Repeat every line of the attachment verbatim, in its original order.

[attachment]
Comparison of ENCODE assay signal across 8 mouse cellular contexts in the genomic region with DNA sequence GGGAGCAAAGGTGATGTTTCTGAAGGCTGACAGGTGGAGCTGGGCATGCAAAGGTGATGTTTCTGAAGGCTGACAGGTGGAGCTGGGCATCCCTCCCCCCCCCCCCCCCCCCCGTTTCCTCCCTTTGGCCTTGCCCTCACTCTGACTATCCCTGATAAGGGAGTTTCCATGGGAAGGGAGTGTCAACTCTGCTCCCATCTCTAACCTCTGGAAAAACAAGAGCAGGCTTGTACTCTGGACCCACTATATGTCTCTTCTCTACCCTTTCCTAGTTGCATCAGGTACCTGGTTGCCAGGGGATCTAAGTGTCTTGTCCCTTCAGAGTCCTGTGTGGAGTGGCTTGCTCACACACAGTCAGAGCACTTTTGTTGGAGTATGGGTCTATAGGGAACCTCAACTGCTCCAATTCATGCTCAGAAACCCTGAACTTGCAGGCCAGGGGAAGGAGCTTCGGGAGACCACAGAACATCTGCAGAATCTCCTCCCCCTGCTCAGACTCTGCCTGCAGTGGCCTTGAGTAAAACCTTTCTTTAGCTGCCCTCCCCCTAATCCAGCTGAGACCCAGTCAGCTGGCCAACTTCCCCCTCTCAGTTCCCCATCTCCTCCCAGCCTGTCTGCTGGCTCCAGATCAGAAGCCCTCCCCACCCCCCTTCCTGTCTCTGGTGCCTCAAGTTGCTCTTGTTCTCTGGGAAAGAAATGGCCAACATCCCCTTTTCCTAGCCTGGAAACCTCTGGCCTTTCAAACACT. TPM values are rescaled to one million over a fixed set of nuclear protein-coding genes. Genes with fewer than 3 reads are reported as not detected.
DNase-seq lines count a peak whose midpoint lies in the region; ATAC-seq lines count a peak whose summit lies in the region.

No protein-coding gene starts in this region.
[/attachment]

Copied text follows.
Comparison of ENCODE assay signal across 8 mouse cellular contexts in the genomic region with DNA sequence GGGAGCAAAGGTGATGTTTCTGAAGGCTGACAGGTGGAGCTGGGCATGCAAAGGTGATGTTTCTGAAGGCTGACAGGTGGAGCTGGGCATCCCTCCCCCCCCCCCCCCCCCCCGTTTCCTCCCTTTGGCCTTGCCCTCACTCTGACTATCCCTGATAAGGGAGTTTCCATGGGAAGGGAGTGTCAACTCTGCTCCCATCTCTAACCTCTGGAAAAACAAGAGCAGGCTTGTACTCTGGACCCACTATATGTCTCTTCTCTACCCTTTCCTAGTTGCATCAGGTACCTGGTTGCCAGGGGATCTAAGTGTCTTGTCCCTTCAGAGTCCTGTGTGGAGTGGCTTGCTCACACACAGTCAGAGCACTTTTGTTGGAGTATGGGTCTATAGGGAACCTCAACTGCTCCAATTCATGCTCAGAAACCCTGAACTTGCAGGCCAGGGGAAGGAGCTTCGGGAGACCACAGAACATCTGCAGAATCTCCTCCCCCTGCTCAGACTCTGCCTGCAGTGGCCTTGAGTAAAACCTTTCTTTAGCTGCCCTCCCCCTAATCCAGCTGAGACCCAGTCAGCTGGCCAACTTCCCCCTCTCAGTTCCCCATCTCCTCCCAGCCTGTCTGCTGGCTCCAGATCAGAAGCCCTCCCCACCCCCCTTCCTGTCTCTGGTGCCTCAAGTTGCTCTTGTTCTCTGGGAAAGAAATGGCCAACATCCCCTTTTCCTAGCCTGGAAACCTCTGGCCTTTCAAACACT. TPM values are rescaled to one million over a fixed set of nuclear protein-coding genes. Genes with fewer than 3 reads are reported as not detected.
DNase-seq lines count a peak whose midpoint lies in the region; ATAC-seq lines count a peak whose summit lies in the region.

No protein-coding gene starts in this region.